It’s a Gender Equality thing.

I’m sure most of you would’ve read or heard about the beastly female spiders that devour their puny male mates after copulation, biting their heads off soon after they erm, serve their biological imperative.

While I can’t deny that it is – generally speaking – true, things aren’t quite as bad as that. Many male spiders survive at least 2-3 encounters with females. ūüôā

Many male spiders are still tiny little squirts though – they make a great case study of sexual dimorphism in nature. The male Argiope¬†spider is barely a quarter of the female’s size. And while the female is strikingly colourful, the male is a dull, featureless brown. Come mating season, they usually build secondary webs close to a female’s much larger, better web… and you know, just hang around.


There’s no real punchline to this post, all that text was just build-up to what I thought was a pretty neat picture. ūüôā Thassal for today.

Continue reading “It’s a Gender Equality thing.”

It’s a Gender Equality thing.

You don’t need to be human to steal.

Today’s post, like many others before it, starts with an Argiope spider. Though they are quite interesting in their appearance, you’re likely to be quite bored of them by now, if you have been following this blog for any length of time. In fact, the photo just below is rather mediocre compared to what I usually share.


But wait. The Argiope¬†is not the only thing seen in that picture, is it? No, there’s a second, smaller spider in the top right corner, messing around with a dead insect wrapped and kept as leftovers.

Turns out that the second spider is a Dewdrop spider, genus Argyrodes. And it’s up to no good. Take a look at the collage below.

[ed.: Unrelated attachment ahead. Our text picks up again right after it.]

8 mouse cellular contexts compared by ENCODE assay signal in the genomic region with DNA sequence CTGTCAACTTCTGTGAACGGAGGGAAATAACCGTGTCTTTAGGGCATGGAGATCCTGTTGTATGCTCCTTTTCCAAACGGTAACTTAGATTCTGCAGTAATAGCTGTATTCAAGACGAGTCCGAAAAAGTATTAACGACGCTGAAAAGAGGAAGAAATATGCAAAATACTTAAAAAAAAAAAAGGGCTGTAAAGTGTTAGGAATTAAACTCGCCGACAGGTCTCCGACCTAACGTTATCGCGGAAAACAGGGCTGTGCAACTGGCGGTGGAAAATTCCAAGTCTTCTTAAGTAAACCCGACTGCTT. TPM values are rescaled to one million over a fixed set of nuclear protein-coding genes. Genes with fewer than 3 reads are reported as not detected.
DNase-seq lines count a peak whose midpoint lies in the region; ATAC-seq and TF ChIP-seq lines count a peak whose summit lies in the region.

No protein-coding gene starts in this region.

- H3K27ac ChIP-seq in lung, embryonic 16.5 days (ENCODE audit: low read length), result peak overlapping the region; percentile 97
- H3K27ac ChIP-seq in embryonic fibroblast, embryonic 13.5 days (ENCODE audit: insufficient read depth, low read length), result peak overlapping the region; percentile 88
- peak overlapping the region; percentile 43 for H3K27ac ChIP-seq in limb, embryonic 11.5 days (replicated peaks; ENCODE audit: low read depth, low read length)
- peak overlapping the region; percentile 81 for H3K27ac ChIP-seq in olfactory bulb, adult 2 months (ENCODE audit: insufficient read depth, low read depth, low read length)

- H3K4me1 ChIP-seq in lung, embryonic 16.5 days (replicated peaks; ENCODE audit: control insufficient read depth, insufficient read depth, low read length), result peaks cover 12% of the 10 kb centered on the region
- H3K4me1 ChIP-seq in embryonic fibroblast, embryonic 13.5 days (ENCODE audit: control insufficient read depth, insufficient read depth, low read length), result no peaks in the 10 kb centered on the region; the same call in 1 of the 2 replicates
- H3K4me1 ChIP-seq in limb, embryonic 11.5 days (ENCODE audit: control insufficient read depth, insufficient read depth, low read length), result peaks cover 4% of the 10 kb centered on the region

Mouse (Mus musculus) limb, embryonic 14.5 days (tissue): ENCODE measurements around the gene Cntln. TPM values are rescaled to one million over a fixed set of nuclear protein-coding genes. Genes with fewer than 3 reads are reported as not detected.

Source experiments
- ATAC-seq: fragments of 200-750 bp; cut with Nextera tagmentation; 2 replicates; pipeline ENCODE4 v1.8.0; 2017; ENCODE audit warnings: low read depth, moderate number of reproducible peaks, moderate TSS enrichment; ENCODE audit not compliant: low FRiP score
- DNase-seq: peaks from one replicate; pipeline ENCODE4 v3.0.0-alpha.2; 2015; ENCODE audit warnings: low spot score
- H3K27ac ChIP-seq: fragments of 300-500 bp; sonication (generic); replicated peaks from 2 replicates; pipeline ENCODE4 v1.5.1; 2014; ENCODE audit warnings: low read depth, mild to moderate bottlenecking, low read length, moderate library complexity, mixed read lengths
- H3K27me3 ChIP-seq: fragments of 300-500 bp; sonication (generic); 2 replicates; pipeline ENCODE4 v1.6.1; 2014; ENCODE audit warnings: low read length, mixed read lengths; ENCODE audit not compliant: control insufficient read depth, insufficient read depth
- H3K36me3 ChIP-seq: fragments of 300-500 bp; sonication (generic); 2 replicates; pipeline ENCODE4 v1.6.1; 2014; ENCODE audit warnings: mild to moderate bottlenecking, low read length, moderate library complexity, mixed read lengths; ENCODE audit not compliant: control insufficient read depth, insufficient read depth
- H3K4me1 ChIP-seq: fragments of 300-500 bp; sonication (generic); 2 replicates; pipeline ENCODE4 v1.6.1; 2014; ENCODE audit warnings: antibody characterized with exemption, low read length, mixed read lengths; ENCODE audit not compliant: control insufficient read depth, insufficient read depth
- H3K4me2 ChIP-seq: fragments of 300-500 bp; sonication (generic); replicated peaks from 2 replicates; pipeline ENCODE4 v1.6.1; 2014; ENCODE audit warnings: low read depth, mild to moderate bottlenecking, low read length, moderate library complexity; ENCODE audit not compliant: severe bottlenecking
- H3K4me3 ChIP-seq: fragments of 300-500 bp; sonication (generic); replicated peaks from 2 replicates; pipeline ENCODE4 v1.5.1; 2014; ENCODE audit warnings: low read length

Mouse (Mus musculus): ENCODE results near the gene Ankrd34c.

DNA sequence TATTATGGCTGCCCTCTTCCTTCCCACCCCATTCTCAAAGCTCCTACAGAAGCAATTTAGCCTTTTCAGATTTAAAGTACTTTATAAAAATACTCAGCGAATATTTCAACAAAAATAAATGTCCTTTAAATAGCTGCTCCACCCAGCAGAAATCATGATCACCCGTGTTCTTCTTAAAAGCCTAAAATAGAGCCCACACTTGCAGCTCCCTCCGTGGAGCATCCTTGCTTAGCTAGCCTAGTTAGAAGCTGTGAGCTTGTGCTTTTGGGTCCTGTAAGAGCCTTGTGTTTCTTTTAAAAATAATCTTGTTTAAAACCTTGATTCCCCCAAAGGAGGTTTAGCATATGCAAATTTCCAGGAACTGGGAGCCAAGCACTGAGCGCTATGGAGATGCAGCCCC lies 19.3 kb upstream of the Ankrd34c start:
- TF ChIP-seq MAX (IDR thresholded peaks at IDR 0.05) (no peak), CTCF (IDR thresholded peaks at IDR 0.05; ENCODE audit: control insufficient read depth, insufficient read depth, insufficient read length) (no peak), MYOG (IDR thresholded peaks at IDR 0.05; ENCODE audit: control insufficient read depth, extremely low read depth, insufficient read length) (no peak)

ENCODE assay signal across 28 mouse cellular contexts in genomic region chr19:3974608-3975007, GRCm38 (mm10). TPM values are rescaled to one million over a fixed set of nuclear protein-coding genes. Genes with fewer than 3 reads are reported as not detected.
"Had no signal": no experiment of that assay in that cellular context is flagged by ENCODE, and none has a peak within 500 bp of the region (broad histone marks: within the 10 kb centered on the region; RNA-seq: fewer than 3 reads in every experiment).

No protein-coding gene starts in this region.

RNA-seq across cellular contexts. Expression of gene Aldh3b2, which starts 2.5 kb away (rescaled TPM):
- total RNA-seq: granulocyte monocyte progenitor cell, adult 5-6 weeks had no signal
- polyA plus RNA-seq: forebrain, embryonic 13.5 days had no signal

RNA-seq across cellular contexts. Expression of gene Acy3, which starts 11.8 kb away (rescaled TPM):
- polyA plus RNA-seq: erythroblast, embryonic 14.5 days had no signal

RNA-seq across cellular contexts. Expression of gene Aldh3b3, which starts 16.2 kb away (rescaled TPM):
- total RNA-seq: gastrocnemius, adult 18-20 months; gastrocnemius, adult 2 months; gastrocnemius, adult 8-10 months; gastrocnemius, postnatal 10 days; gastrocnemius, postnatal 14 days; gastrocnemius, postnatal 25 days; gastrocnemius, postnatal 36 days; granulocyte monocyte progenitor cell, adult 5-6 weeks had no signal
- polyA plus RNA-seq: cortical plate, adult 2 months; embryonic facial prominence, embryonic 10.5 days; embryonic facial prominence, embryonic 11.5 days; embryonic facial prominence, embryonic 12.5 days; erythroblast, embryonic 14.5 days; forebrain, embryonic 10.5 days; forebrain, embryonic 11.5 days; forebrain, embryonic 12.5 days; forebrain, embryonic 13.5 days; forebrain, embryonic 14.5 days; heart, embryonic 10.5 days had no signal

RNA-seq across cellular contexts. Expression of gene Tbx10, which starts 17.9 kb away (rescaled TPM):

Most orb-web spiders trap and kill prey when they find them, and they wrap them up in silk and tie them on their web to one side, pretty much like what you can see in these pictures. And the Dewdrop spiders steal them!

Dewdrop spiders build small webs quite close to those of larger spiders, such as this one. Often their web is in a plane parallelt to the larger spider’s, but set to one side. They also sneak in a couple of strands between the two webs for ease of access. And when they chance upon a morsel small enough for them to nick, voila. Now you see the silk ball, now you don’t. The Sting glowed blue when Sam rescued Frodo from Shelob, the Argyrodes¬†just shines silver.

Kleptoparasitism is the technical word for it, parasitism by theft. It seems to be all the rage in the animal kingdom. The Arachnid world has dewdrop spiders, the birds have skuas, and we humans have pimps, child peddlers and other scum of the earth.

Viva la Evolución.

Continue reading “You don’t need to be human to steal.”

You don’t need to be human to steal.

And God said, Let there be legs.

and there were legs. (Arachnogenesis 1:3)


Yesterday I’d posted about an¬†Argiope¬†spider that had lost two of its legs in a skirmish that is all to frequently replicated in nature, regardless of scale.

And lo! I find the same spider again after 4 days, to see that it has regrown them.

Online searches showed me that limb regeneration is usually only possible among juvenile spiders, the notable exception to this being tarantulas. This was certainly not a fully mature Argiope, still having to go through a few molting stages to get there.

What’s fascinating is that the legs took but 4 days to develop that much. I wish I’d caught the complete cycle of regeneration.¬†Just when you think that you know everything there is to know about spiders, boom. They hit you on the head again with some insane badassery.

Spiders recycle junk to build decoys, build webs of gold, cleverly use leaves as both housing and as traps, use stupidly simple or ingenuous escape techniques, travel invisible pathways and look as cute as kittens. Add regeneration of limbs to that list.

Bloody hell.

Continue reading “And God said, Let there be legs.”

And God said, Let there be legs.

Six legs does not an insect make.

Some battles end in defeat, and sometimes that defeat can be costly. Lions chasing bisons can get gored and wild dogs that hunt stags may lose an attacker even in eventual victory.

Spiders that go after prey that are too nasty for them can end up in a bad way.